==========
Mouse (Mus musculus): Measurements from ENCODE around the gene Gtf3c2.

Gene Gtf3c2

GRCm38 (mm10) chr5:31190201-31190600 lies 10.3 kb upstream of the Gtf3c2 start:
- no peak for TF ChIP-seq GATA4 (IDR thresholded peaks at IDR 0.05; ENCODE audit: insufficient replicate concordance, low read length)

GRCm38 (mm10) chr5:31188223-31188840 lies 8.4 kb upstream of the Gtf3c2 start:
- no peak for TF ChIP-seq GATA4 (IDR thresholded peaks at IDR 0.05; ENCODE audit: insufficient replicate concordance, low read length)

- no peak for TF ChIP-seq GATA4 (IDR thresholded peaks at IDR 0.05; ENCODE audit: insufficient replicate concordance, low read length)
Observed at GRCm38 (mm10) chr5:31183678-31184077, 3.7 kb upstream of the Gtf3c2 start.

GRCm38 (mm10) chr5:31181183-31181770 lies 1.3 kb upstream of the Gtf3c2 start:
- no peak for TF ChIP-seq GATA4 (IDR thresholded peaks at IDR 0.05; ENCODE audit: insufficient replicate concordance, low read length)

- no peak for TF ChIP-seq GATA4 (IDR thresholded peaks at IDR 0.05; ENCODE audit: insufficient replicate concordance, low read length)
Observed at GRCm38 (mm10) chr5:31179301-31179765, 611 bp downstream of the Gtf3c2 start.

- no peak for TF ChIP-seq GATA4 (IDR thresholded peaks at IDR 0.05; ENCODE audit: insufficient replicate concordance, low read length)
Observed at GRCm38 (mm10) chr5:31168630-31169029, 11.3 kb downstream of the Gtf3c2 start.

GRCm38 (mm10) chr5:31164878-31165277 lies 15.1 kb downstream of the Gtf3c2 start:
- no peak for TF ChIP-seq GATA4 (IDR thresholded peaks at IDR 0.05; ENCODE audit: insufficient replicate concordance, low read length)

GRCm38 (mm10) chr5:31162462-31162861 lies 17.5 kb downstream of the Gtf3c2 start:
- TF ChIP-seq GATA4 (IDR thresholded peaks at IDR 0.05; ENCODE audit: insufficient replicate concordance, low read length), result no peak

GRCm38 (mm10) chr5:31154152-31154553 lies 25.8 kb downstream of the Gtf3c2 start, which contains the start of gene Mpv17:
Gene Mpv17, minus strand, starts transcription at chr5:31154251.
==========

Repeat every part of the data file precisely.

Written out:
Mouse (Mus musculus): Measurements from ENCODE around the gene Gtf3c2.

Gene Gtf3c2

GRCm38 (mm10) chr5:31190201-31190600 lies 10.3 kb upstream of the Gtf3c2 start:
- no peak for TF ChIP-seq GATA4 (IDR thresholded peaks at IDR 0.05; ENCODE audit: insufficient replicate concordance, low read length)

GRCm38 (mm10) chr5:31188223-31188840 lies 8.4 kb upstream of the Gtf3c2 start:
- no peak for TF ChIP-seq GATA4 (IDR thresholded peaks at IDR 0.05; ENCODE audit: insufficient replicate concordance, low read length)

- no peak for TF ChIP-seq GATA4 (IDR thresholded peaks at IDR 0.05; ENCODE audit: insufficient replicate concordance, low read length)
Observed at GRCm38 (mm10) chr5:31183678-31184077, 3.7 kb upstream of the Gtf3c2 start.

GRCm38 (mm10) chr5:31181183-31181770 lies 1.3 kb upstream of the Gtf3c2 start:
- no peak for TF ChIP-seq GATA4 (IDR thresholded peaks at IDR 0.05; ENCODE audit: insufficient replicate concordance, low read length)

- no peak for TF ChIP-seq GATA4 (IDR thresholded peaks at IDR 0.05; ENCODE audit: insufficient replicate concordance, low read length)
Observed at GRCm38 (mm10) chr5:31179301-31179765, 611 bp downstream of the Gtf3c2 start.

- no peak for TF ChIP-seq GATA4 (IDR thresholded peaks at IDR 0.05; ENCODE audit: insufficient replicate concordance, low read length)
Observed at GRCm38 (mm10) chr5:31168630-31169029, 11.3 kb downstream of the Gtf3c2 start.

GRCm38 (mm10) chr5:31164878-31165277 lies 15.1 kb downstream of the Gtf3c2 start:
- no peak for TF ChIP-seq GATA4 (IDR thresholded peaks at IDR 0.05; ENCODE audit: insufficient replicate concordance, low read length)

GRCm38 (mm10) chr5:31162462-31162861 lies 17.5 kb downstream of the Gtf3c2 start:
- TF ChIP-seq GATA4 (IDR thresholded peaks at IDR 0.05; ENCODE audit: insufficient replicate concordance, low read length), result no peak

GRCm38 (mm10) chr5:31154152-31154553 lies 25.8 kb downstream of the Gtf3c2 start, which contains the start of gene Mpv17:
Gene Mpv17, minus strand, starts transcription at chr5:31154251.